Home   Post  My News   Why News Page? $5 One Post Upgrade To Write

Electric car charging costs nearing petrol prices for some - RAC

UniqueThis 81 September 25, 2022

By Michael Race
Business reporter

Electric car being chargedImage source, Getty Images

The cost of charging an electric car has surged due to the rise in energy prices, prompting fears it will put off drivers from buying them, the RAC said.

It said electric car (EV) owners who use "rapid" public charging points were paying almost the same for electricity as they would for petrol per mile.

Charging the cars at home is cheaper, but domestic bills are also rising.

Russia's invasion of Ukraine has been blamed for much of the recent rise in electricity and gas prices.

The RAC said its research showed the cost to charge an electric car on a pay-as-you-go basis at a publicly accessible rapid charger had increased by 42% since May to an average of 63.29p per kWh.

The hike in price means drivers who only use the public network to charge vehicles pay around 18p per mile for electricity.

That is just one pence less per mile for a petrol car, based on someone driving at an average of 40 miles to the gallon, the motoring group said.

The cost per mile for charging electric vehicles at home is around 9p per mile for the average-sized car. It is understood most EV drivers charge at home overnight.

"For those that have already made the switch to an electric car or are thinking of doing so, it remains the case that charging away from home costs less than refuelling a petrol or diesel car, but these figures show that the gap is narrowing as a result of the enormous increases in the cost of electricity," RAC spokesman Simon Williams said.

"These figures very clearly show that it's drivers who use public rapid and ultra-rapid chargers the most who are being hit the hardest."

Mr Williams said the government's support package for household bills, which will see typical bills limited to about £2,500 per year until 2024, would benefit drivers charging vehicles at home.

However, he warned for those relying on public charge points and without driveways would face a "much bleaker picture".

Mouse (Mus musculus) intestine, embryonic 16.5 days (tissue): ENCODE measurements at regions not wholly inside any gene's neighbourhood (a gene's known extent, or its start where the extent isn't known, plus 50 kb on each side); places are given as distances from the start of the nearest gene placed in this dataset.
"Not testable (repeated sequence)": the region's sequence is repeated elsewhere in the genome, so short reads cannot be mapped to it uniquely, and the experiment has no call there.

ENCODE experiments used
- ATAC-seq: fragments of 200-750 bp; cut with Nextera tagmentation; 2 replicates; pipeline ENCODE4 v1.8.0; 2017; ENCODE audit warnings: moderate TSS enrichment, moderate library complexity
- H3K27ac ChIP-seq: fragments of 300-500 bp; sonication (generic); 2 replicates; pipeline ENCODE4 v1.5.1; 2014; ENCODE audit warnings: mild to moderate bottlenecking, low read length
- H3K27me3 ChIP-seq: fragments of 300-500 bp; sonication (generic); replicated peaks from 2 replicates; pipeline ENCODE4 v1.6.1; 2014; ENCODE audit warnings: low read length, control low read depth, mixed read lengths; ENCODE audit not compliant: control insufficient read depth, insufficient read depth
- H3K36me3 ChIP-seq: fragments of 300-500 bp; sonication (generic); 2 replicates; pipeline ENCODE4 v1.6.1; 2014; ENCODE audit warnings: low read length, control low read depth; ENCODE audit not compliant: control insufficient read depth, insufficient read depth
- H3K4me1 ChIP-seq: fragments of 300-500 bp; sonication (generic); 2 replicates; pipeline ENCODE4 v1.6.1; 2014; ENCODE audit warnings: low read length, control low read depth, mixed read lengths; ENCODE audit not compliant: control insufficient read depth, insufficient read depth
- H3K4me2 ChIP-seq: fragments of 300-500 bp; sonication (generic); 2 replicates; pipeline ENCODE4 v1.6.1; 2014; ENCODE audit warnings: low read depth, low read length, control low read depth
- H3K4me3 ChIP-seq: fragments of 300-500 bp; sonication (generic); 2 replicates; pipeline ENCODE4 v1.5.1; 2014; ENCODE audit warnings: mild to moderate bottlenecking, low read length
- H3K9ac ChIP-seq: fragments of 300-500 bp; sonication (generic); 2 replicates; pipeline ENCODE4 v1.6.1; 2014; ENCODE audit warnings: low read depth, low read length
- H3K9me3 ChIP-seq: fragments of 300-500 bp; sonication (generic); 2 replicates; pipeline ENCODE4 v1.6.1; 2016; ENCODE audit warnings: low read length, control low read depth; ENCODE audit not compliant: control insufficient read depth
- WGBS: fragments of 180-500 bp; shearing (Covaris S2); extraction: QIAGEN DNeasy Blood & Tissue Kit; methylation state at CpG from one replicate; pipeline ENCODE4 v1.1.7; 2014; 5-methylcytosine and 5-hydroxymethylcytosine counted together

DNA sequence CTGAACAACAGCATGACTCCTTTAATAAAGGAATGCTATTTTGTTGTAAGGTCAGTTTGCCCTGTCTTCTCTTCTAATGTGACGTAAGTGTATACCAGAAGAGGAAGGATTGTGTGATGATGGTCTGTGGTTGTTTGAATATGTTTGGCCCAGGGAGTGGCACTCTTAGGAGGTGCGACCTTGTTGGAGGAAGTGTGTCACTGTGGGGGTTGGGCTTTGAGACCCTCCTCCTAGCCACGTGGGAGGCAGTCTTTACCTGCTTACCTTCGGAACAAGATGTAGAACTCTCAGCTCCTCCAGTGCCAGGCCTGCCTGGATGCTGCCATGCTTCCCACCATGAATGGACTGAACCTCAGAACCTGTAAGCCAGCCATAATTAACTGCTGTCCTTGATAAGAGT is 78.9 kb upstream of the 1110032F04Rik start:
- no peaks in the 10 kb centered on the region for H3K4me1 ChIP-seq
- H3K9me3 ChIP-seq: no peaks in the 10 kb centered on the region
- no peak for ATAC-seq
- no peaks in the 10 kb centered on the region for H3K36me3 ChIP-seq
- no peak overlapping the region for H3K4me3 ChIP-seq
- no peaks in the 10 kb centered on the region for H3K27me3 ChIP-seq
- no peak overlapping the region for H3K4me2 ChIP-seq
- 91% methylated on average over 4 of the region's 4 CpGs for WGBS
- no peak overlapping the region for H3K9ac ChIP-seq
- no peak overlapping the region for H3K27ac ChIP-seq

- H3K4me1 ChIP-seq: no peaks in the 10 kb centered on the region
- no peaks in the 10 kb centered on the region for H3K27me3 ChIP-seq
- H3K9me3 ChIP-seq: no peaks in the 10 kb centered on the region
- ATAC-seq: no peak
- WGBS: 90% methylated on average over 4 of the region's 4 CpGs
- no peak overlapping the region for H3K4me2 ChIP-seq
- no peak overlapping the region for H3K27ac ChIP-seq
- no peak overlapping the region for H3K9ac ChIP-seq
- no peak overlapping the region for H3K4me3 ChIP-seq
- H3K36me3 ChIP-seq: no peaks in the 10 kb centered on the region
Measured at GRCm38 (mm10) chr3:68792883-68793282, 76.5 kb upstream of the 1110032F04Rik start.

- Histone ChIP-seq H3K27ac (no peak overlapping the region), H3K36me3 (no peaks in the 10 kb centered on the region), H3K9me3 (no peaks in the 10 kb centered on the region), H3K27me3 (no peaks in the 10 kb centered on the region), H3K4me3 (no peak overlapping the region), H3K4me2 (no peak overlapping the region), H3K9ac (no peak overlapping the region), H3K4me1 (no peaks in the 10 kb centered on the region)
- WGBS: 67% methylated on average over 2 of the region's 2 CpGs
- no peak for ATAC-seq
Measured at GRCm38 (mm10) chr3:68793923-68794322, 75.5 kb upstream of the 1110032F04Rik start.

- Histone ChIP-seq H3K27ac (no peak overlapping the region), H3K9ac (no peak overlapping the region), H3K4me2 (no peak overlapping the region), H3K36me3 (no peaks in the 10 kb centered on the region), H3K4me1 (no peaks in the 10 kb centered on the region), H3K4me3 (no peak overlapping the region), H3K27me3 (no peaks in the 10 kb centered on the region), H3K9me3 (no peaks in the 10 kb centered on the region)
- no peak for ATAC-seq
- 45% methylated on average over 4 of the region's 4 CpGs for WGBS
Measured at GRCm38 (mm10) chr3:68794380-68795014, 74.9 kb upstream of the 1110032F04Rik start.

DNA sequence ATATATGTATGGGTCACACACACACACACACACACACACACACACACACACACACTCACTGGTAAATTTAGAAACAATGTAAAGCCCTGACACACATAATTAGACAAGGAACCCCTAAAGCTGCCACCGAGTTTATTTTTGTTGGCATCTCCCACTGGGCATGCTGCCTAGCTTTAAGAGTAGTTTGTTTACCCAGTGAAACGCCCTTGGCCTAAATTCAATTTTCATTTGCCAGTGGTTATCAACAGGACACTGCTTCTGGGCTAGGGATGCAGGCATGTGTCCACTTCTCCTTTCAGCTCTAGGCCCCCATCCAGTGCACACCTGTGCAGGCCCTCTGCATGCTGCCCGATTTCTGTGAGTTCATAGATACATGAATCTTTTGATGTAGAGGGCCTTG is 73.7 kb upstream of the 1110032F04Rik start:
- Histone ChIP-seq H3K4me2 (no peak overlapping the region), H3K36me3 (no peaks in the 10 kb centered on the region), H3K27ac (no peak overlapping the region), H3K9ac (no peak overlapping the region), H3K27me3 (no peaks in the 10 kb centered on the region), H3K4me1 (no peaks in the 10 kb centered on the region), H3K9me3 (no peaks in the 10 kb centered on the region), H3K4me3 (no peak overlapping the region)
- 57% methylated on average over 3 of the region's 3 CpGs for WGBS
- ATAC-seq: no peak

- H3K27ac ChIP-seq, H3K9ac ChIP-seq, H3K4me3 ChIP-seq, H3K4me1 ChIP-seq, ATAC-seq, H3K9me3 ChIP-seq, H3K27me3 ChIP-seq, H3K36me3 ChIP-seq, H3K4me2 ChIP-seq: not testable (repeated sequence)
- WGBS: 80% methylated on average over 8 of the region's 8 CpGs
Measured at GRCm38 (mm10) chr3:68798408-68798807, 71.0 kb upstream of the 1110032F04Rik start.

He said the cap on wholesale energy prices for businesses, which will see bills cut by around half their expected level this winter, "should lead to some price reductions by charge point operators in the coming weeks".

"But what EV drivers don't want to see is operators having to hike their charges next spring if wholesale costs keep climbing," he said.

Image source, Getty Images

Charging vehicles at home can be cheaper than public chargers due to the way electricity is taxed, with the RAC calling for to reduce VAT at public chargers from 20% to 5%, the level it is in the home.

"That would reduce the cost of an 80% rapid charge by 7.91p to 55.38p per kWh, and an ultra-rapid charge by 7.99p to 55.95p per kWh and would not unfairly penalise those drivers who can't charge their cars at home," Mr Williams said.

Quentin Willson, founder of the FairCharge campaign, said the government needed to "act" on charging costs by capping rises of public charging costs and lowering VAT.

"If they don't, all those years of promises of a zero-emission future, clean air and energy independence will have come to nothing," he added.

The Department for Transport electric vehicles continued to "offer opportunities for savings against their petrol and diesel counterparts, with lower overall running costs thanks to cheaper charging, lower maintenance costs and tax incentives".

"We want consumers to have the confidence to make the switch to cleaner, zero emissions cars, and that is why we continue to support the growth of our world-leading charging network and have pledged £1.6bn since 2020 to delivering chargepoints across the country," a statement added.

Electric cars also usually cost thousands of pounds more than their petrol or diesel counterparts.

This is because EV batteries are expensive to make and a high level of investment is needed to transform existing factory production lines to manufacture the new technology.

However, costs are expected to come down in the near future: industry group the Society of Motor Manufacturers and Traders forecasts electric and internal combustion engine cars should cost roughly the same "by the end of this decade".